INITIAL contactS with france
France’s history with the Knights of Columbus dates back to World War I, when the American army was sent to reinforce allied troops in Europe. As part of that effort, numerous supply stations and shelters were set up in France to assist the troops and local populations.
At the end of November 1918, the Knights of Columbus held a Te Deum mass that drew thousands of believers to L’Église de la Madeleine (Church of St. Mary Magdalene), along with France’s senior civilian, military and religious authorities.
Pilgrimages were organized to various French sites such as Lourdes or the Saint Martin route in Tours.
The congregation in Verdun presented the Knights of Columbus with a relic of an ostensorium in tribute to the Knights' active presence during WW I.
Marshal Ferdinand Foch, a devout Catholic and war hero, was an honorary member of the Knights of Columbus.
In 1919, several hundred Knights embarked upon a pilgrimage to visit France (Paris, Versailles, Verdun and Metz) and to meet with religious and lay leaders.
On this occasion, the French Republic awarded the Legion of Honor to the greater Knights of Columbus family, in appreciation for services rendered during the First World War.
In November 2017, to commemorate 100 years of its presence in France, the Knights of Columbus sponsored the production of a major sound and lights show, entitled Dame de Cœur, designed to celebrate Notre-Dame de Paris Cathedral and the relevance of its cultural and spiritual message.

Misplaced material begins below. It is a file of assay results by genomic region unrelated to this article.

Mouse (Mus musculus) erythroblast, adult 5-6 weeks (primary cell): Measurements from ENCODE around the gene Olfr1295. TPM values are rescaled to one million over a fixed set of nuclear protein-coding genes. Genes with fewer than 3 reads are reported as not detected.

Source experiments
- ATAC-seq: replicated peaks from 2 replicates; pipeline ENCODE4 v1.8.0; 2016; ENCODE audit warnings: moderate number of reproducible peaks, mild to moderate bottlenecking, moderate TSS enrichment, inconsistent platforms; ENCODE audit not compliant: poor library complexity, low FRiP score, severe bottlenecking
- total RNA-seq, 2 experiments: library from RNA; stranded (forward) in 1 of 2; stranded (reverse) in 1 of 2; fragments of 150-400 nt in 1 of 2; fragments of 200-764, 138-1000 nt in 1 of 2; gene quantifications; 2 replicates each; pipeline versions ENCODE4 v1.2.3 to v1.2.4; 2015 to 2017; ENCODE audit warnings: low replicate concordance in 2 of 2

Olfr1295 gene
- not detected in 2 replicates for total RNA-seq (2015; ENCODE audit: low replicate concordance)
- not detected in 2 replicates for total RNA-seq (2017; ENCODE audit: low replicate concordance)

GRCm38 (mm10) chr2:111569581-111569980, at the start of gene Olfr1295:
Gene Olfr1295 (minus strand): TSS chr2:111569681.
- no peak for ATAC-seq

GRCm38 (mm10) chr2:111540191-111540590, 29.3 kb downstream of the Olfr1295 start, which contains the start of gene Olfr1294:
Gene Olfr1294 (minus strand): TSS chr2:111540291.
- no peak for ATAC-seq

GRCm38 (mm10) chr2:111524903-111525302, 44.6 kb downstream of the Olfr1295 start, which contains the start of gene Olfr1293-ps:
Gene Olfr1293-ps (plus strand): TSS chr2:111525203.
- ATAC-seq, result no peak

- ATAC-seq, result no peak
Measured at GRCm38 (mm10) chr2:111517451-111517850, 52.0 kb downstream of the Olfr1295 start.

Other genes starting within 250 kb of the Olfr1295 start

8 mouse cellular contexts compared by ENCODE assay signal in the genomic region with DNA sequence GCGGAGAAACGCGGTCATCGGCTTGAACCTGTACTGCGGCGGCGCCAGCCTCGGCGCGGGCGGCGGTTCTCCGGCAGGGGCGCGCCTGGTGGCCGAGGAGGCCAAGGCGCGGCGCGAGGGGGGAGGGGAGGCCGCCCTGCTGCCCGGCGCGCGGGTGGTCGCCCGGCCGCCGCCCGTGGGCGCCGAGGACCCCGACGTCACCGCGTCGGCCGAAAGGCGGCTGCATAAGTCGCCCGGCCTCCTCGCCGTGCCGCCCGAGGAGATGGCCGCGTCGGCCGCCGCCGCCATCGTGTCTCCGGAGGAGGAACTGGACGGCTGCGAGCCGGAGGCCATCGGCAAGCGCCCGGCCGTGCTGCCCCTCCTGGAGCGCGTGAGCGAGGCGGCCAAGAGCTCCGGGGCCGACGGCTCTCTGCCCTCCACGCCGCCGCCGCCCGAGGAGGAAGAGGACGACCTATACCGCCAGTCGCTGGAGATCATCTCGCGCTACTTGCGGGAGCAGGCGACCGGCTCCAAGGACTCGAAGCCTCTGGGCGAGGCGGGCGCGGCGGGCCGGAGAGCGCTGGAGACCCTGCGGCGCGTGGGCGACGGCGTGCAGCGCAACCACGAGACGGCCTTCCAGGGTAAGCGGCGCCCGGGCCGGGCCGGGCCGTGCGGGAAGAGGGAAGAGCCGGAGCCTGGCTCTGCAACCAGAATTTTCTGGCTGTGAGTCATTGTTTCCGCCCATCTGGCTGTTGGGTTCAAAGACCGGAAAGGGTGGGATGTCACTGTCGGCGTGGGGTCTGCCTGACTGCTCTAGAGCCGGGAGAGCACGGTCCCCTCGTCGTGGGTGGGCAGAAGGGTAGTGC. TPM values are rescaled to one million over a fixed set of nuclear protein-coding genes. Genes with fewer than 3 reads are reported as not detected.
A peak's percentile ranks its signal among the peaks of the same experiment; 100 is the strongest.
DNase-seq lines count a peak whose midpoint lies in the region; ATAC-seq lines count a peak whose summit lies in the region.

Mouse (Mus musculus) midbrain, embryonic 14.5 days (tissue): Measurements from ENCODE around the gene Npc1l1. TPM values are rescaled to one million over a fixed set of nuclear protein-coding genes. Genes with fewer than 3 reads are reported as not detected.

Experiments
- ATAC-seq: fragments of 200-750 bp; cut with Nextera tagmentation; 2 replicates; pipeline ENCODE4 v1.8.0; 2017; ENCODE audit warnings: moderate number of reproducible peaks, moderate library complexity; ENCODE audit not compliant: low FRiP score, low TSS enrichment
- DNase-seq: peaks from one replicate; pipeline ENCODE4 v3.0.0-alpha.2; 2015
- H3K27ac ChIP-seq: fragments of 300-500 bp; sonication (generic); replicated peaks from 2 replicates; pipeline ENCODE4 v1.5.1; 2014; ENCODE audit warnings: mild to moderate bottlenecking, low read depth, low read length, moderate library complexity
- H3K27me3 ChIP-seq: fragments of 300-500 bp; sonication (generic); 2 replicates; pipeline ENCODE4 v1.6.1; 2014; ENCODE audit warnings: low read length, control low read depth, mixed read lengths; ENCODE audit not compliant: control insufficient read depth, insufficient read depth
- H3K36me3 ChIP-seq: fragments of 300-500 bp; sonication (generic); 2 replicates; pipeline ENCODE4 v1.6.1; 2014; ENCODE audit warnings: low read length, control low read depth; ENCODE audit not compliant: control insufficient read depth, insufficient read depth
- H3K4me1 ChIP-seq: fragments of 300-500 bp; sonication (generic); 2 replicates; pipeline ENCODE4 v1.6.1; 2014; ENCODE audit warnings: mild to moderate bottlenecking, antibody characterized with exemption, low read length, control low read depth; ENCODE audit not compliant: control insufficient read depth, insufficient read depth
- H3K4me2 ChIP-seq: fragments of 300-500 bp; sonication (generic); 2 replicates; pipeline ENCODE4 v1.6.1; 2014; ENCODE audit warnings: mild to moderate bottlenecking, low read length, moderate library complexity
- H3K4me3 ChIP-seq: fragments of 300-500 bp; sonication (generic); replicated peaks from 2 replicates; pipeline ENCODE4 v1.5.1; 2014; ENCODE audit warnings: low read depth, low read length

Knights of Columbus encourages the French to continually strive to assimilate their spiritual and intellectual heritage, not as a source of pride, but as part of their duty to educate other nations.
established PRESENCE IN FRANCE
Other Catholic leaders in France have subsequently worked with the Knights of Columbus (such as Jean Vanier and Professor Jerome Lejeune).
Since 2013, Knights of Columbus has sponsored several hundred veterans and wounded military personnel for the International Military Pilgrimage to Lourdes. This participation facilitated initial contacts with French laypeople.
The establishment of the first Knights of Columbus councils in France was officially announced in August 2016 at the Annual Convention in Toronto.
To date, fourteen parish councils have been set up in France with about 220 members in eight dioceses.
Numerous other projects are being developed under the impetus of a passionate commitment to community service and missionary discipleship.
The founder’s vision is relevant still today: serving families, supporting priests and the parish, and promoting evangelization.